“…she’d taken the woman’s job, her role, her flat. Her curse.”
Rose Christie – is a talented Classics teacher in her mid twenties. She has a terminally ill mother and she has the responsibility of paying the fees for her mother’s expensive care home. Her father, a revered educator himself, is dead. Her mother was a feminist and a keen advocate of women’s rights. Rose grew up with feminist values. She is offered a position at a prestigious boarding school in Scotland. She feels very fortunate, but wonders just why her predecessor, Jane Farrier, left. She is appalled when she learns just what goes on in Caldonbrae.
“One way or another someone was going to get eaten alive here, Rose realized.
She’d be damned if it was her.”
Caldonbrae – a prestigious boarding school in Scotland founded in 1840. Archaic in looks and in mission statement, the school aims to produce young women who will fit in well to the elite society of the aristocracy, professionals, and other people of influence and privilege. Caldonbrae is inflexible in its slanted views generated over decades and holds an unpalatable sense of tradition. It’s headmaster decrees that popular music and television are vulgar and the enemy of civilization. It has severe and demoralizing punishments for those students who do not endeavor to conform to its mandates. It is discriminating, elitist, and exclusive. More a finishing school than place of academia.
The cover was what first drew me to “Madam“, then when I learned it was set in a boarding school in Scotland… well I was hooked.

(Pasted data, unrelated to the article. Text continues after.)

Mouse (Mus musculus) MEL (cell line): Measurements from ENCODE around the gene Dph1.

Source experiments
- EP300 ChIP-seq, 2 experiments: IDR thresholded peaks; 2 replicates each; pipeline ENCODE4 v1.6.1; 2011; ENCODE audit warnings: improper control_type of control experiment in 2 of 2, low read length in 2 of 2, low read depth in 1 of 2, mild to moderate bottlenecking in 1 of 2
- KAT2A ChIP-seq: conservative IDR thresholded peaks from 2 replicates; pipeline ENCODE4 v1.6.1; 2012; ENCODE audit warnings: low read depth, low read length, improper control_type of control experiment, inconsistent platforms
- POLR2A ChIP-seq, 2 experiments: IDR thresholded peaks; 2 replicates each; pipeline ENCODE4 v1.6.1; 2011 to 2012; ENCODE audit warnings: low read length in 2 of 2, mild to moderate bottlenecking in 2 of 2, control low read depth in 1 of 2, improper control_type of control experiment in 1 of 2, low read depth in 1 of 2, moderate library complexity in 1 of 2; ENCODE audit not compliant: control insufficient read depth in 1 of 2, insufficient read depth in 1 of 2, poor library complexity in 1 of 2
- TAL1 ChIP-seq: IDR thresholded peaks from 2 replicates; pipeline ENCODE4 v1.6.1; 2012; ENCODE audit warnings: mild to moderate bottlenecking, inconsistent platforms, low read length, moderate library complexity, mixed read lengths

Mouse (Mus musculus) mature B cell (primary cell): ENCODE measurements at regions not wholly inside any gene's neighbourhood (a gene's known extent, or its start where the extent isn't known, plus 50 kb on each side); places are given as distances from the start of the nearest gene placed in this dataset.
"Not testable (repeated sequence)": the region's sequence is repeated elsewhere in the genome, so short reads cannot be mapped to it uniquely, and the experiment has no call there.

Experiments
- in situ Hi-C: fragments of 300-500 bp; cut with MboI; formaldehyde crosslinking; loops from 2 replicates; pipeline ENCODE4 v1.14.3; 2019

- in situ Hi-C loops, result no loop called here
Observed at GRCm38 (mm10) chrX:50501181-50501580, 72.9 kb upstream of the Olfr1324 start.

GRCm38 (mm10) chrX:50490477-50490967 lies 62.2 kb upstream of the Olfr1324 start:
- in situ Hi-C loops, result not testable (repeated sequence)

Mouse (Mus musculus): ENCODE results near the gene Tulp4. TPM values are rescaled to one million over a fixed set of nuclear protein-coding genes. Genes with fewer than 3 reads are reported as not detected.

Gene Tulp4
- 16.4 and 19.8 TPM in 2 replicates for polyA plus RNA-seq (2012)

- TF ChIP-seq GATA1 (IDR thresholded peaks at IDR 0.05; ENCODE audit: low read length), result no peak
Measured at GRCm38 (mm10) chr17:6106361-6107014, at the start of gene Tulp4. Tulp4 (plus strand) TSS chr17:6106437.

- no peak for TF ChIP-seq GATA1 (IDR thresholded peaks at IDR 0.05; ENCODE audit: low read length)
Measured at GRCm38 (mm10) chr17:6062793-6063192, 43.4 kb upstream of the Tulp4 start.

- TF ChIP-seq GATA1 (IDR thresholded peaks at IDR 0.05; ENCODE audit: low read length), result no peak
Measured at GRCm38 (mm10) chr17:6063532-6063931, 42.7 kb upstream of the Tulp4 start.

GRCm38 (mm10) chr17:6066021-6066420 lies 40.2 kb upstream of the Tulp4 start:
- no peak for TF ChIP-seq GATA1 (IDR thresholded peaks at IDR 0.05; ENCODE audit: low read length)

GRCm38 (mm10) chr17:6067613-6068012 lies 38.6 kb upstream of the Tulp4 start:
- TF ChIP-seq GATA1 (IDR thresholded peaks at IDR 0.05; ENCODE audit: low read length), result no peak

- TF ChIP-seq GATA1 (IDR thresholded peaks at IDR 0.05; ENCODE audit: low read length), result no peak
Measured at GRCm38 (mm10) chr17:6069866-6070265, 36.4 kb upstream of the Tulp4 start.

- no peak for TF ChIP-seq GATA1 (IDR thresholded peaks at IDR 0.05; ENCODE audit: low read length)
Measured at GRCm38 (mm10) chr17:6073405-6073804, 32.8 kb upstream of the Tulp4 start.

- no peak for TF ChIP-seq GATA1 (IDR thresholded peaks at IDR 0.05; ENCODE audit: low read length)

The dynamic of Caldonbrae was creepy. Girls were urged to achieve ‘value’ over their academic endeavors. Caldonbrae was a bad place. Not because of some paranormal vibe, but because of the influence of over a hundred years of corruption generated by men of power and influence. The students and staff were brainwashed into thinking the way they did, each with his or her own motivations.
The fact that the story was set in the 1992-1993 academic year was moot, except to the new teacher, Rose Christie… Madam. The people who lived there knew or cared nothing for recent advances in women’s rights, diversity, social media, or current affairs. Their focus was ‘value’, as in how valuable the students could potentially become to prospective suitors.
The setting was spectacular and one could almost feel the damp and smell the chalk dust.
I know very little of mythology, and the novel gave me a brief glimpse into the rich stories it holds. That being said, the passages written in Latin (which I cannot read) seemed like filler and unnecessary to the narrative.
This is a debut novel and like many debuts I felt it was a tad long. It seemed to be a curious amalgam of Jane Eyre and the Stepford Wives with an overriding feminist message. The plot was slow moving, but there was a sense of menace which made me uncomfortable. I was less than satisfied with the ending, but upon reflection could think of no other way to end it.
Feminist fiction with a gothic vibe, “Madam” was a memorable read, but not wholly satisfying.
This review was written voluntarily and my rating was in no way influenced by the fact that I received a complimentary digital copy of this novel from St. Martin’s Press (an imprint of Macmillan Publishers) via NetGalley.
Phoebe Wynne worked in education for eight years, teaching Classics in the UK and English Language and Literature in Paris. She is both British and French, and currently spends her time between France and England. Madam is her first novel.
Follow Phoebe Wynne on Twitter @phoebewynne